She closed her eyes and breathed in, breathed out. “It starts immediately. Doesn’t wait until after someone dies. The doctor said he had one year, and I started grieving as soon as Tim told me that. It goes on night and day twenty-four/seven never lets up. Every setback, every loss, every new bad news brings on fresh grief.”
She was onto something.
“I grieve every loss, each one, even the hair. I grieved when he couldn’t run any more, or climb mountains, or work on his boat. Grieved when the kids started to be wary of him, he looks so different now. Geez, he’s lost so much, he’s the one should be grieving!”
She opened her eyes. “He’s even lost some of his friends, the weenies who can’t stand to go through this with him, it’s taking so long.”
Another flood of tears.
“I’m one of the weenies. It’s Chinese water torture. You just get to the point where…where…you get so you’d betray your own child to get it to stop.”
She stopped to take deep sobbing breaths, visibly tried to pull herself together. And failed.
“It’s never getting a full night’s sleep, trying to do my job at work, trying to keep the kids’ lives normal, trying to keep up all their activities…”
Irene hugged herself and rocked.
“It’s all too much, just too much. It’s been more than two years of this slow torture. I just want the torture to stop. Just want …”
She raised her exhausted, horror-filled eyes to mine.
“…just want it to be over.”
My own horror must have registered on my face. Both of her arms flew toward me, her face begged me to stay with her.
“I love Tim. I always have loved him. He’s the only real man I’ve ever known, even including my father. I can’t imagine my life without Tim in it. We have two kids to raise, I need him. I adore him.”
She tossed her Kleenex onto the growing pile of sodden tissue on the coffee table.
“The truth is, I get it now. I can’t control anything. Perfection isn’t possible, never was. If this could happen…”
She pulled another Kleenex and blew her nose.
“If Tim could get sick and die, leave me alone to raise the kids, then I’ve never been in control of anything that mattered.”
Again, she spoke the truth. I wanted to hug her, but resisted the temptation, didn’t want to break the flow.
Her eyes were back on me, looking for a response. Well, she was right. What could I possibly say? Control, who doesn’t want control? And who ever has it, for anything that matters. Dad died, Lee died, now I might be losing Tim, my only real family. It was true for Irene, too. Her real family was all about Tim being there in the middle of it.
Man plans, and God laughs. I started to say it, then didn’t say it.
“You must think I’m a monster,” she said.
“No, I don’t think you’re a monster,” I said. “You’re human. You’re learning something about grief that I guess I hadn’t figured out yet. When the grief gets so strung out, goes on so long, the human just wants it to end. It’s not selfish, it’s compassionte. Seeing him suffer, you just…” I didn’t finish my sentence.
I had to say the rest of it, what she hadn’t been able to say. “Want him to die and get it over with.”
Irene covered her face with her hands. Her whole body shook. The sounds coming out of her were excruciating, raked over me with the sharp-pointed prongs of her agony.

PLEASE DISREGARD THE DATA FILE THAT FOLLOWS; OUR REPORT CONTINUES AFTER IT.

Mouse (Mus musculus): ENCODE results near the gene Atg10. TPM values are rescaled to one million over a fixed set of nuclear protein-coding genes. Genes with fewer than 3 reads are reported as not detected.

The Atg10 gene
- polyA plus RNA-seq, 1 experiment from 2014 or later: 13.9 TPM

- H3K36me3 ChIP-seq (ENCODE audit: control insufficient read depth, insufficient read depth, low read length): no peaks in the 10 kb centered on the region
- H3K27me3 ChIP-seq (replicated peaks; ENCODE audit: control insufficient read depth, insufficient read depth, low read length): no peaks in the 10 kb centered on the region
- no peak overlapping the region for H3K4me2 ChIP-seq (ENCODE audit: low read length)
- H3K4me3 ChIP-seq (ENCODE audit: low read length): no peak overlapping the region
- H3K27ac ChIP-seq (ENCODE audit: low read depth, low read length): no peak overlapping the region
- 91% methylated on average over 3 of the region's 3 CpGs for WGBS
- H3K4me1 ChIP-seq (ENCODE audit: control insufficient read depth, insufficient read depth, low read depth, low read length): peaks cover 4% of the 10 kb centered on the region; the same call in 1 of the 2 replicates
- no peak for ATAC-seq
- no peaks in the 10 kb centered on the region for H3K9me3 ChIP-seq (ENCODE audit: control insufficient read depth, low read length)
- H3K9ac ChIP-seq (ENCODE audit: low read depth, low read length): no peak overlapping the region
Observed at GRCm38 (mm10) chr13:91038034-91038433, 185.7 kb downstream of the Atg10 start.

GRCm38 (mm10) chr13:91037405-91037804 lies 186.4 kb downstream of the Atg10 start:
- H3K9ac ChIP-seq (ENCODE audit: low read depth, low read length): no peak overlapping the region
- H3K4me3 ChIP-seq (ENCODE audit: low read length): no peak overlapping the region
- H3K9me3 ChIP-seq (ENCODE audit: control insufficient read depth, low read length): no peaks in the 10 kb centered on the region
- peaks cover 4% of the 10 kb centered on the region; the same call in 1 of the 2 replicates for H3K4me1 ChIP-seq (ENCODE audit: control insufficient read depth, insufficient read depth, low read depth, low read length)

I got down on the floor near her and wrapped my arms around her legs. Leaned my head against her knees and cried with her.
My voice was thick with tears.
“Irene, I haven’t been through what you’ve been through, so I can’t know what it’s like to just want it to be over,” I said. “Right now I’m selfish, I still want him to hang in there even as horrible as it must be for him. I haven’t had the full water-torture treatment yet.”
“No.” She choked it out. “But you’ve been taking it on, too.”
“Yes,” I said. “I welcome it.”
I sat up. “We need a new box of Kleenex.”
“No. Let’s don’t be sorry. About anything. Especially not about Kleenex.”
There was another purple floral box of Kleenex in the hall linen closet. I got up off the floor and found it, pulled the plastic off the top and handed it to Irene.
“I won’t feel sorry if you won’t,” I said. “It’s the human condition. I guess grief is a strange thing, what it does to people. Maybe it’s like the fox with its leg caught in a trap—it will chew its own leg off to get free.”
“We’re going to get through this, Irene. We are. Think of me as your partner, we’re in this together.”
Irene stood up, the box of Kleenex tumbled off her lap, and she pulled me into her arms.
We held on to each other and cried for a long time. It was a massive relief.
Later, I wondered. What “other options” were they considering?
What options did they have, really? Oregon’s Death With Dignity Act had passed a few months ago. It allowed for physician assisted suicide, if one could find a physician willing to sign the papers, two witnesses not related to the patient, and another physician to independently verify the “six months terminal” diagnosis of the first physician. Neither Irene nor Tim had ever mentioned such a choice as a real option for them, and in any case they would have had to start the process months ago, and the law had only taken effect January 1. They had talked about an alternative clinic in Mexico that was said to have achieved some remarkable cures. It was expensive, but he could borrow against his life insurance.
What other options were there, really?